Leadership or disruption? The Straits Times looks at how Donald Trump's coercive diplomacy kick-started the Singapore summit and caused various players to jostle for a piece of the action.
South Korea pins hopes of lasting peace on summit
For South Koreans, there is a surreal quality about the June 12 meeting between United States President Donald Trump and North Korean leader Kim Jong Un.
There is clearly overwhelming support for the summit, yet it is something that many still find hard to believe is about to happen.
After all, the summit was nearly called off and just months before, President Trump and Mr Kim, who is Chairman of the State Affairs Commission, were issuing threats and counter-threats of nuclear annihilation. Now, Singapore is the focus of national attention as South Koreans pore over every twist and turn of the summit preparations, courtesy of the saturation coverage by the media here.
Traditionally, when it comes to North Korean issues, South Koreans tend to cleave along ideological lines, with the conservatives taking a jaundiced, wary view of the liberals' support for rapprochement with Pyongyang. But that is not the case now. The prospect of a lasting peace on the peninsula has meant near universal support for the June 12 meeting.
It has also boosted President Moon Jae In's popularity ratings to a record high. For Mr Moon, the success of the summit is vital, given the political capital he has expended on it, working single-mindedly to achieve a peace breakthrough since his inauguration in May last year.
Towards that end, he has set aside pressing domestic issues such as a sluggish economy and rising unemployment. As such, he cannot afford a failure or even a mediocre outcome from the summit.
A collapse in the talks would be a body blow to his presidency. A half-baked deal with unpredictable future contingencies is also fraught with risks - it would erode his support base and open him to attack from the opposition should the North Koreans backtrack on their commitments. It is very likely that Mr Moon will do his utmost to present the summit outcome in as positive a light as possible.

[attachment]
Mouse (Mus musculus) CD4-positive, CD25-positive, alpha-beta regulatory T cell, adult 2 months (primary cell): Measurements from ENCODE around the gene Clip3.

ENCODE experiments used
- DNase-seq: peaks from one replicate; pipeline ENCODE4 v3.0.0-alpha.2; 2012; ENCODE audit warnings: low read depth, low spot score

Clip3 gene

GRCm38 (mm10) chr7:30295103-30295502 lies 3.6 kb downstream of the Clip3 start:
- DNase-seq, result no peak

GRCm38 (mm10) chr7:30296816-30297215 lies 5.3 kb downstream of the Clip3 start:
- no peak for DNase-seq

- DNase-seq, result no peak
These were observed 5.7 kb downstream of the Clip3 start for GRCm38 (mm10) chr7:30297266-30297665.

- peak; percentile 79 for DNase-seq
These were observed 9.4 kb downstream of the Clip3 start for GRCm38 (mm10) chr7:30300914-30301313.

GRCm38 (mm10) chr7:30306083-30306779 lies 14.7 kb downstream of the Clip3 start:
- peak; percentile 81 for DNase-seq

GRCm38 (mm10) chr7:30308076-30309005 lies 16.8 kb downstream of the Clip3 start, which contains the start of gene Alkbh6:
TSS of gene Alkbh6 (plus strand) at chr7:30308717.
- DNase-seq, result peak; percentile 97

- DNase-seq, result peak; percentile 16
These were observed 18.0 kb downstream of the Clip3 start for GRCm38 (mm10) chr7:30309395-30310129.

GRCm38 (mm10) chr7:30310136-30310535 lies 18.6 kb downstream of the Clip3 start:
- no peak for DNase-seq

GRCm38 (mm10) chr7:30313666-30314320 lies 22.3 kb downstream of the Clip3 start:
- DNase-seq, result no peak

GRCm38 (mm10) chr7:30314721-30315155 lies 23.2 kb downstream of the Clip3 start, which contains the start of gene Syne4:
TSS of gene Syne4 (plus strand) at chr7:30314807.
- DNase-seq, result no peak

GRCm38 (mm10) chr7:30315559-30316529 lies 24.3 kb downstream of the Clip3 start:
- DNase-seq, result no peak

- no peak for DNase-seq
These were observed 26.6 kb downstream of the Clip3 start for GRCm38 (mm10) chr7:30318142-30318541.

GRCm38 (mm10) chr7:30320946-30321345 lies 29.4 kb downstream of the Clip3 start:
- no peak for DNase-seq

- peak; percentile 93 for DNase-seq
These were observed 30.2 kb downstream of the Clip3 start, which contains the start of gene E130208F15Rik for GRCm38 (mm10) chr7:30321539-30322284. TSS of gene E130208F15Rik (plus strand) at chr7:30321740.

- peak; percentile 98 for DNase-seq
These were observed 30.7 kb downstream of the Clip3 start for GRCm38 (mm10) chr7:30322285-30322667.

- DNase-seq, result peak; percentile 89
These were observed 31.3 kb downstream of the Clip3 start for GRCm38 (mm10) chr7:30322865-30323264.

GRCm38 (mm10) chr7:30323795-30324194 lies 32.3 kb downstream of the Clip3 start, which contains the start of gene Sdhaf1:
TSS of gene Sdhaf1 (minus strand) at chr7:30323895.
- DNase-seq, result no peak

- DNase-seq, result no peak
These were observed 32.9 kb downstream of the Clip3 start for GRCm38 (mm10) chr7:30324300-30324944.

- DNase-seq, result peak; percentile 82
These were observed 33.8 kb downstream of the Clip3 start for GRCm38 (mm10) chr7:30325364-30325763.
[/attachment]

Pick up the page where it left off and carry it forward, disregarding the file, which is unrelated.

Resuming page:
Ordinary South Koreans are indeed rooting for the Singapore summit to be successful. It is considered a historic opportunity to finally emerge from living for decades under the shadow of possible war.
If prosperity in recent years had blunted some of their fears, last year's confrontation between the US and North Korea provided a sobering reality check.
A common view here is that South Koreans have lived long enough under the threat of a northern onslaught since the end of the Korean War in 1953, and their children should not have to live in worse fear of a nuclear attack.
While the average citizen may not be familiar with the technical details of nuclear disarmament and verification, they do hope that the Singapore summit would lead to that, even if it is the first crucial step in a multi-step process. There is a distinction, though, between wholehearted support for success among the public and their assessment of what a grand settlement between the US and North Korea would mean for them in the longer term.
Two issues loom large: the possible dilution of US military protection and the cost of economic aid for North Korea.